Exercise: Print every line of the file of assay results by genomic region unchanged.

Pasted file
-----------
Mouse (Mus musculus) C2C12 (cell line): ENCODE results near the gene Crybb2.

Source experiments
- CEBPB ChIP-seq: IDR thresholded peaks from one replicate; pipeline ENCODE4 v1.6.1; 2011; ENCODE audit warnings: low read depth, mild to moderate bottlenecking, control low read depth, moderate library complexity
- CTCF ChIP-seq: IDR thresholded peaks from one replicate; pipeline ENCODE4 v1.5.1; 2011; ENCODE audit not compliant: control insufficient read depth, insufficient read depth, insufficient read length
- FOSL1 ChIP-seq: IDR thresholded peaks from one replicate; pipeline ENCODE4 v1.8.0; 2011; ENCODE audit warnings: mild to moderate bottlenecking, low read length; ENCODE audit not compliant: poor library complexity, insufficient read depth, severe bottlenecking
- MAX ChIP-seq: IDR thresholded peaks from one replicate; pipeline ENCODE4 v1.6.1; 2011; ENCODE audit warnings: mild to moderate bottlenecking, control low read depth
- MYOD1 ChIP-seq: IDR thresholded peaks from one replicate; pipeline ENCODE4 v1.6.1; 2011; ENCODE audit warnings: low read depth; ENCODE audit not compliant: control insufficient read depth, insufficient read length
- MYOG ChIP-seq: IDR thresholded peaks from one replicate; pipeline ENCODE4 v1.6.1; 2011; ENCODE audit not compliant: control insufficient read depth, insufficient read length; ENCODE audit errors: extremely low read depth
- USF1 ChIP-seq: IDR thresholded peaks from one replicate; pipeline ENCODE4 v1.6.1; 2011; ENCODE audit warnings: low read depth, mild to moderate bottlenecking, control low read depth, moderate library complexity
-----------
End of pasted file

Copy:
Mouse (Mus musculus) C2C12 (cell line): ENCODE results near the gene Crybb2.

Source experiments
- CEBPB ChIP-seq: IDR thresholded peaks from one replicate; pipeline ENCODE4 v1.6.1; 2011; ENCODE audit warnings: low read depth, mild to moderate bottlenecking, control low read depth, moderate library complexity
- CTCF ChIP-seq: IDR thresholded peaks from one replicate; pipeline ENCODE4 v1.5.1; 2011; ENCODE audit not compliant: control insufficient read depth, insufficient read depth, insufficient read length
- FOSL1 ChIP-seq: IDR thresholded peaks from one replicate; pipeline ENCODE4 v1.8.0; 2011; ENCODE audit warnings: mild to moderate bottlenecking, low read length; ENCODE audit not compliant: poor library complexity, insufficient read depth, severe bottlenecking
- MAX ChIP-seq: IDR thresholded peaks from one replicate; pipeline ENCODE4 v1.6.1; 2011; ENCODE audit warnings: mild to moderate bottlenecking, control low read depth
- MYOD1 ChIP-seq: IDR thresholded peaks from one replicate; pipeline ENCODE4 v1.6.1; 2011; ENCODE audit warnings: low read depth; ENCODE audit not compliant: control insufficient read depth, insufficient read length
- MYOG ChIP-seq: IDR thresholded peaks from one replicate; pipeline ENCODE4 v1.6.1; 2011; ENCODE audit not compliant: control insufficient read depth, insufficient read length; ENCODE audit errors: extremely low read depth
- USF1 ChIP-seq: IDR thresholded peaks from one replicate; pipeline ENCODE4 v1.6.1; 2011; ENCODE audit warnings: low read depth, mild to moderate bottlenecking, control low read depth, moderate library complexity